If you want, serve with barbecue sauce.



Classic Stuffed Peppers



  • Long grain white rice – leftover rice works great if you have some.
  • Bell peppers – if you’d prefer you can make use all green if they’re what’s cheaper.
  • Olive oil – only a little is needed for sauteing. Another neutral oil will work such as vegetable oil.
  • Ground beef – use one that’s 80%+ lean.
  • Yellow onion and fresh garlic – these create a delicious base of flavor, only use fresh.
  • Canned petite diced tomatoes – I like these smaller chunks but standard cut canned tomatoes will work fine.
  • Tomato sauce – if you are looking to reduce sodium in the recipe use no-salt tomato sauce and canned tomatoes. And of course season with less salt.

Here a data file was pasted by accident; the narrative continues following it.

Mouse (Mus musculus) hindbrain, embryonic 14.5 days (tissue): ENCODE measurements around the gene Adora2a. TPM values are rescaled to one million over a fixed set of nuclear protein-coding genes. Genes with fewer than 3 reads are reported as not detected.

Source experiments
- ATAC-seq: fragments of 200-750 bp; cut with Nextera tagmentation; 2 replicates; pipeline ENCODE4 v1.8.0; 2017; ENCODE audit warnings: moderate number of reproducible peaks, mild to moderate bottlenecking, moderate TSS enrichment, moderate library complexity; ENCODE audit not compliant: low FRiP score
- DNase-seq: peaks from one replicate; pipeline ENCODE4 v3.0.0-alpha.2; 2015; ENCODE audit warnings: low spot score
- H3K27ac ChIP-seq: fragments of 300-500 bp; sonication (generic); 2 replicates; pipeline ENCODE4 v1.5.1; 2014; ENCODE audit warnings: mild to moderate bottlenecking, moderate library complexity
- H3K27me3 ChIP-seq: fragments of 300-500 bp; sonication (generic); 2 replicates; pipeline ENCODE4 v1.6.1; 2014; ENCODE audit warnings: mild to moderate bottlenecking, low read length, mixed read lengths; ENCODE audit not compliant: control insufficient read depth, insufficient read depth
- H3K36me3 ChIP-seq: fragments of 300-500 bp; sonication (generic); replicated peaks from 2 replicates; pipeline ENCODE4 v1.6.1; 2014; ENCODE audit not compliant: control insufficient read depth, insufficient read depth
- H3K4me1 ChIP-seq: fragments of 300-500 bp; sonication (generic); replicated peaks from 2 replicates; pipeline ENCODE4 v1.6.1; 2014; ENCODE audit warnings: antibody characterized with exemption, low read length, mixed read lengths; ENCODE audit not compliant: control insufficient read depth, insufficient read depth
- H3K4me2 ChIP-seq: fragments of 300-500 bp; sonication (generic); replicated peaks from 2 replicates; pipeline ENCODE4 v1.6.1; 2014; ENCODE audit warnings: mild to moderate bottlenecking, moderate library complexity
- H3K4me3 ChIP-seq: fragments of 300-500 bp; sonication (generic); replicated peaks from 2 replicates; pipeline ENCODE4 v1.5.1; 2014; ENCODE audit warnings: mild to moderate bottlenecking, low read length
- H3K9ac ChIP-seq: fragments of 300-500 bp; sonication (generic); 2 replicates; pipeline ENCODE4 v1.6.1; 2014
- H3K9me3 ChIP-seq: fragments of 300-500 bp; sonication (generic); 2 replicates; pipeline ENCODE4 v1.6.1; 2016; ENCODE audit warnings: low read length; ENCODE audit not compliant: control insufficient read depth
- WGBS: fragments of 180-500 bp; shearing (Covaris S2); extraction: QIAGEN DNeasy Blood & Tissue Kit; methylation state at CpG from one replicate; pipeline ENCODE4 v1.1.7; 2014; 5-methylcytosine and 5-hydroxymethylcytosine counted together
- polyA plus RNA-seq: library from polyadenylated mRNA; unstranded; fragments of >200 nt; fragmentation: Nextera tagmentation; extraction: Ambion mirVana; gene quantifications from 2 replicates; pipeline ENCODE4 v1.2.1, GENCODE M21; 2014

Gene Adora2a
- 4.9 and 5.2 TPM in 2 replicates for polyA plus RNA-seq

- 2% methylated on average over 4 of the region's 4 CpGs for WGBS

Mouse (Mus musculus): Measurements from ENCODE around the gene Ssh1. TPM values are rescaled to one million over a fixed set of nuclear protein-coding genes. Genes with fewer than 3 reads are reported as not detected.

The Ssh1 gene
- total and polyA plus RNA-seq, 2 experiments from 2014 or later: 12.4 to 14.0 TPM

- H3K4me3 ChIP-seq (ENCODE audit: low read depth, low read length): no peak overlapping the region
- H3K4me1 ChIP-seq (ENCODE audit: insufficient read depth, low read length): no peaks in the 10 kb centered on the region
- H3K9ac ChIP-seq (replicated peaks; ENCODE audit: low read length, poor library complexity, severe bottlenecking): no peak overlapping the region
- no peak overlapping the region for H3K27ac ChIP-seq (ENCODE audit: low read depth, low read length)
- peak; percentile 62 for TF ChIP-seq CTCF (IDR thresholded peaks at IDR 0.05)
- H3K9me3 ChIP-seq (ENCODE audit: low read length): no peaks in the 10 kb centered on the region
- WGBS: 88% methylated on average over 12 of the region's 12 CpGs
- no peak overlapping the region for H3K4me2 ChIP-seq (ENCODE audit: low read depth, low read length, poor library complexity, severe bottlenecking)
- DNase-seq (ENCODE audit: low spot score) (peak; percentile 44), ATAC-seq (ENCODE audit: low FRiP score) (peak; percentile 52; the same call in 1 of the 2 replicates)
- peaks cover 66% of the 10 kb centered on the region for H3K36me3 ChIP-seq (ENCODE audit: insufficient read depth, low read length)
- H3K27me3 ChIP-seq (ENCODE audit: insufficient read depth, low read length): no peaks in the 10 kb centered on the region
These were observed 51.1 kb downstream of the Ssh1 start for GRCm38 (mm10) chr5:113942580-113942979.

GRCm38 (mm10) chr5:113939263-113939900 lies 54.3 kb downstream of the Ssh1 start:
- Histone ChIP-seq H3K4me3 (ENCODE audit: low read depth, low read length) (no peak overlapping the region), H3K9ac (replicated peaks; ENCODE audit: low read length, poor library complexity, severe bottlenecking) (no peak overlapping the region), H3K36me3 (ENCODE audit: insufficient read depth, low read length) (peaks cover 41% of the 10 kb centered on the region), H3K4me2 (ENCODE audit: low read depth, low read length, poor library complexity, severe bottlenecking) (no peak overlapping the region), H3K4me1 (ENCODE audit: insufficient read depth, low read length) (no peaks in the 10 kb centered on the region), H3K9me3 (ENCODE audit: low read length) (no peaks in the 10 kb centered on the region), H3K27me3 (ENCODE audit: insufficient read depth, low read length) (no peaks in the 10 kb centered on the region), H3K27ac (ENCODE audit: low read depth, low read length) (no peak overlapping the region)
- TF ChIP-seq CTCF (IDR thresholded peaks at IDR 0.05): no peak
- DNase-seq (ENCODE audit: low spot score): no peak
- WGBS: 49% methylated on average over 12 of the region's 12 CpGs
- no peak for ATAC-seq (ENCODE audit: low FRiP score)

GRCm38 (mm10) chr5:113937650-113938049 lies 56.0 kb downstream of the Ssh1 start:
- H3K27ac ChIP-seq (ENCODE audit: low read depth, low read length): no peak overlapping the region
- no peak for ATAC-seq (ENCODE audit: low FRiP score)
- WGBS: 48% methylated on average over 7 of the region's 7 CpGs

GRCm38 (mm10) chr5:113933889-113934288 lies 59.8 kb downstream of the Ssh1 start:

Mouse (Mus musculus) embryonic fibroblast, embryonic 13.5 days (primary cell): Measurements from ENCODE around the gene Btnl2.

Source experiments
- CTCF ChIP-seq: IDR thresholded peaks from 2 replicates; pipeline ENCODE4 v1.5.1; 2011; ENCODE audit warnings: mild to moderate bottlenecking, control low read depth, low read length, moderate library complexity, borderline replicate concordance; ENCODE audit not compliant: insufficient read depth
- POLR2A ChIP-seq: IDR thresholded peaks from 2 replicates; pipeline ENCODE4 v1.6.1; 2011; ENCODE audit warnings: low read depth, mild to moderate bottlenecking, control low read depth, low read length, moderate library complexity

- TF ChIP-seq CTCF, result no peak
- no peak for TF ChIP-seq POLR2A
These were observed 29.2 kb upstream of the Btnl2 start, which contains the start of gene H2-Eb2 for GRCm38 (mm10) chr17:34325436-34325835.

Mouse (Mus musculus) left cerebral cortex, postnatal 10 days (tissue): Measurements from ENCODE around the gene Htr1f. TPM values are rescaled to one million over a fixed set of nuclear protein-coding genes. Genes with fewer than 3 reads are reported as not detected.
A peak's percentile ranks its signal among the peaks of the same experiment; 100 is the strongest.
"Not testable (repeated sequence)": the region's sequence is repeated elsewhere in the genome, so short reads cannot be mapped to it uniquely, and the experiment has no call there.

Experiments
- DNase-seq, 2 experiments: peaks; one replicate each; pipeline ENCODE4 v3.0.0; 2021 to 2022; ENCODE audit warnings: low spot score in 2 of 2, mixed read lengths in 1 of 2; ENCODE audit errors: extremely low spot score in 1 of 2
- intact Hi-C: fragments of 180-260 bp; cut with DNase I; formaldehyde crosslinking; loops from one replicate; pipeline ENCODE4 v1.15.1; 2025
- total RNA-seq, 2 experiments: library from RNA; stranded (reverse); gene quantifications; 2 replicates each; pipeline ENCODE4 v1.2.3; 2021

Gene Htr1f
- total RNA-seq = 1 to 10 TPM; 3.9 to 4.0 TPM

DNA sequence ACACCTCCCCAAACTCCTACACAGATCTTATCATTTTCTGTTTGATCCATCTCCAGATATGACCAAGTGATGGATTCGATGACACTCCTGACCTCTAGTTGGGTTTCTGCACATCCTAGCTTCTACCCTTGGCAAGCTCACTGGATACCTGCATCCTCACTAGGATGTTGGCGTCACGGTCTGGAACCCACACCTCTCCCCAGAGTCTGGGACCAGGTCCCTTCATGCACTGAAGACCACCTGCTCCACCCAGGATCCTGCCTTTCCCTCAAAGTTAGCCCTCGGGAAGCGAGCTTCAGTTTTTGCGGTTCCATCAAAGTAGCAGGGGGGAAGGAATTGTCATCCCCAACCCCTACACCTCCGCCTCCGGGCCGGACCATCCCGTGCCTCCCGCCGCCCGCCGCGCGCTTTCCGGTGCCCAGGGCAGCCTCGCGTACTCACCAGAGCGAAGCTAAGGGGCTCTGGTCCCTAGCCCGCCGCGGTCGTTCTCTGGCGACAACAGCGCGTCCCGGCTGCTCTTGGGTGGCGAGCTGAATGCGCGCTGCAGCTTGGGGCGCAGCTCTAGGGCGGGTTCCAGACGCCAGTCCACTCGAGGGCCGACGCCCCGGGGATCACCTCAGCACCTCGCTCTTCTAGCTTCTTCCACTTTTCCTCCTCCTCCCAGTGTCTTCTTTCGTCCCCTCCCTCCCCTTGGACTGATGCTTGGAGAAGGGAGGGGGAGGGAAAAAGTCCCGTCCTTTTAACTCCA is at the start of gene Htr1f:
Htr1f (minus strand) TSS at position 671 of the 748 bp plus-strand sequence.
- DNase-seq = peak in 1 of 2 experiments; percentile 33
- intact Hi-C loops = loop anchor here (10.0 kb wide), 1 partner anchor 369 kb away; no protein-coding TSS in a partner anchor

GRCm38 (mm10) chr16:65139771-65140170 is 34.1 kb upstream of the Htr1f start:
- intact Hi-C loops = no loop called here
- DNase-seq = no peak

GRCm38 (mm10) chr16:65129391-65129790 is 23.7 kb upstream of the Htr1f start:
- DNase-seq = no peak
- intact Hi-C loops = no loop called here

• Italian seasoning – I love to use this blend here rather than adding 5 kinds of dried herbs individually.
  • Fresh parsley – this adds lots of fresh flavor. It’s one of my go-to ingredients I always keep stocked.
  • Mozzarella cheese – if you want even more flavor substitute 1/4 cup of the mozzarella for parmesan.


  • Preheat oven to 400 degrees. Cook rice according to package instructions.
  • Meanwhile, trim about 1/4-inch from tops of bell peppers and then remove stems, ribs and seeds. Fill a baking dish just large enough to fit peppers with about 1/2-inch of water.
  • Place peppers upside down in water, cover tightly with foil and bake 20 minutes.
  • Meanwhile heat olive oil in a large non-stick skillet over-medium high heat.
  • Add onion and saute 3 minutes. Move onions to one far side of the skillet.
  • Add beef in chunks, season with salt and pepper then let sear until browned on bottom, about 2 – 3 minutes.